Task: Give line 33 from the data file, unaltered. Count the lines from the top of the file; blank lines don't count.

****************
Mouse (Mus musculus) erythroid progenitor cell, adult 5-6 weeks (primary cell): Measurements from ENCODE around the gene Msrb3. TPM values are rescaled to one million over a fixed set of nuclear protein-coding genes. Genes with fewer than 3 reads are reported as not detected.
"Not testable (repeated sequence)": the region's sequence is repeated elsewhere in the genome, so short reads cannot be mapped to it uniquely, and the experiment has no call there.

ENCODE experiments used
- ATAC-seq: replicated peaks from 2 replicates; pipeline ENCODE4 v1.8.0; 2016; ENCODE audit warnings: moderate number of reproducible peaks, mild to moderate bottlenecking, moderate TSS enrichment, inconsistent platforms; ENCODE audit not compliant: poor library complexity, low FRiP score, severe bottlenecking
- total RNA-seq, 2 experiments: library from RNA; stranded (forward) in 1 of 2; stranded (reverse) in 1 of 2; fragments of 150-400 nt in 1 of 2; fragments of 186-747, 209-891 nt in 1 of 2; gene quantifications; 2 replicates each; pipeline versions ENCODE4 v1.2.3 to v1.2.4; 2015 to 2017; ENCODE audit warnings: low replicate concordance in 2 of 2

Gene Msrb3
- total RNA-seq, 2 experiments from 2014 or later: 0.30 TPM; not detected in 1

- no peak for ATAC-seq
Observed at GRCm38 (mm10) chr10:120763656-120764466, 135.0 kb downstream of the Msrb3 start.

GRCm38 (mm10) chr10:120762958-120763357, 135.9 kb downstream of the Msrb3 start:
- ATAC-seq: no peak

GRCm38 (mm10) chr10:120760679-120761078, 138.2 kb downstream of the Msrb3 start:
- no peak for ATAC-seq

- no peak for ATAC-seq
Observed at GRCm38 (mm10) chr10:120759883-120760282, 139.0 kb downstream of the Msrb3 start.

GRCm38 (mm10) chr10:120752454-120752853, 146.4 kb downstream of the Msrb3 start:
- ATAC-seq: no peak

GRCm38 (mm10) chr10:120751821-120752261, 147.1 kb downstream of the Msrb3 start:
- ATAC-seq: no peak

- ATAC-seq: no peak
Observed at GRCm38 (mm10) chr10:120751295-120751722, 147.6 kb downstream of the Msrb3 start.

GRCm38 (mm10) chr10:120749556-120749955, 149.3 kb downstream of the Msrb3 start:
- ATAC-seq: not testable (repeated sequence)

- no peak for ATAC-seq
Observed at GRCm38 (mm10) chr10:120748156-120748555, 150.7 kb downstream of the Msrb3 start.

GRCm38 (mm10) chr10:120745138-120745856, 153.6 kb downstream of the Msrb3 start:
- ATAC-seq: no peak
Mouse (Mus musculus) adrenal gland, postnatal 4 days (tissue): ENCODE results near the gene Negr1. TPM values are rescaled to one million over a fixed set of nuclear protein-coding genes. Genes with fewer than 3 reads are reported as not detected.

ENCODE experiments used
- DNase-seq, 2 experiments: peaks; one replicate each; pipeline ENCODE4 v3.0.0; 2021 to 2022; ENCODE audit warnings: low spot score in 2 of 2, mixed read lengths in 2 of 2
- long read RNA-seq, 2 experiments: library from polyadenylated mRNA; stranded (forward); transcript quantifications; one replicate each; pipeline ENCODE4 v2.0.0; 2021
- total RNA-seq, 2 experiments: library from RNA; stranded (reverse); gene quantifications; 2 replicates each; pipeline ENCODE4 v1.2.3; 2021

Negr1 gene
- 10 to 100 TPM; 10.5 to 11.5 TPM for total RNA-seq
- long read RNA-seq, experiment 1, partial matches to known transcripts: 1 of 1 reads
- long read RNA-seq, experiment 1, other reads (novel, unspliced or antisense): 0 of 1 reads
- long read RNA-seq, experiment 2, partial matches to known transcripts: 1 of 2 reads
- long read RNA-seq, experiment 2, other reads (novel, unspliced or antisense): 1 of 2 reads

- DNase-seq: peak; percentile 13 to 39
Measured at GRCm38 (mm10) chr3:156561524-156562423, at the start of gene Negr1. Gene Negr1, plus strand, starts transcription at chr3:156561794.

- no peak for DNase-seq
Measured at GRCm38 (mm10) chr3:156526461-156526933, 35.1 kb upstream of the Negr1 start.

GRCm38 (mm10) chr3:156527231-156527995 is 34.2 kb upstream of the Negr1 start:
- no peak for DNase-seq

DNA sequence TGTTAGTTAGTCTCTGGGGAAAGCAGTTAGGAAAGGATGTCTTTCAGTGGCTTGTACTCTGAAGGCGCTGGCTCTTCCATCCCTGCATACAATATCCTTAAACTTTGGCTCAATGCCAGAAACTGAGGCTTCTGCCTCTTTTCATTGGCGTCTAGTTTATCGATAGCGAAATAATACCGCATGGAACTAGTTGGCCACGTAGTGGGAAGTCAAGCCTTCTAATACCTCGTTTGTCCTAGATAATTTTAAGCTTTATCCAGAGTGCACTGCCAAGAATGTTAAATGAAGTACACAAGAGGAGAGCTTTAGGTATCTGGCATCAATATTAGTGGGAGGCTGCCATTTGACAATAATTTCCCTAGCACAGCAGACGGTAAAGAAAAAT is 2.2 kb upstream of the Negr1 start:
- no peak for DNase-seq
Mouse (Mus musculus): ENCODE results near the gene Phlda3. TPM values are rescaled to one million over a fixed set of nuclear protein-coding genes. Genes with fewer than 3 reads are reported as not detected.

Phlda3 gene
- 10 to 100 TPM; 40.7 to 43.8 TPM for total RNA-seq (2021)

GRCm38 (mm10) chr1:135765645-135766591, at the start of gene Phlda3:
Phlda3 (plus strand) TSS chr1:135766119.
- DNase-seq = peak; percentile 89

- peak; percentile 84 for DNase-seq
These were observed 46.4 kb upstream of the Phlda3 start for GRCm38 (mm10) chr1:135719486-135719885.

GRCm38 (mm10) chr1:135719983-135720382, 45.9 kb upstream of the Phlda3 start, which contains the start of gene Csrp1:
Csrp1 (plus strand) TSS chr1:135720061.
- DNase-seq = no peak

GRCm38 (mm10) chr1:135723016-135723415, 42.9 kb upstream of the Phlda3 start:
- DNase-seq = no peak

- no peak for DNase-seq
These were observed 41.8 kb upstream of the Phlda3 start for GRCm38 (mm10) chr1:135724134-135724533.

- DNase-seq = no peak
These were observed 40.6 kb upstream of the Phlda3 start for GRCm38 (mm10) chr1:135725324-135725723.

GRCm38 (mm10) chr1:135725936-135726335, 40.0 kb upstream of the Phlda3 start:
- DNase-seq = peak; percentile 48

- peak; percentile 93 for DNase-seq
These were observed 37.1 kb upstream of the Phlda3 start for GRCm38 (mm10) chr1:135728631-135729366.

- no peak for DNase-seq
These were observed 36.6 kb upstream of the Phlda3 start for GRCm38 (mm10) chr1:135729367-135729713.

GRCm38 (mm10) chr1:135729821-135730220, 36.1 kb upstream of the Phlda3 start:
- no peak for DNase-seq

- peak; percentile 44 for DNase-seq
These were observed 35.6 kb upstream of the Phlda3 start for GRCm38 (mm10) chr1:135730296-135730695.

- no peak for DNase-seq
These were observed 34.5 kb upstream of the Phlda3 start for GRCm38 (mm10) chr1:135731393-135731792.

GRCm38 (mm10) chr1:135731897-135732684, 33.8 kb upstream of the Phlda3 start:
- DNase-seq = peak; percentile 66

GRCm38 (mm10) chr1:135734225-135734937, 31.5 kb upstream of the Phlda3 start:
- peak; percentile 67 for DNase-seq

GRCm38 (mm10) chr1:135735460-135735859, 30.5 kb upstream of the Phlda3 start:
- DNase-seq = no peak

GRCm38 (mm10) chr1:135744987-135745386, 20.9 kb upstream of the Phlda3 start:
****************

Negr1 gene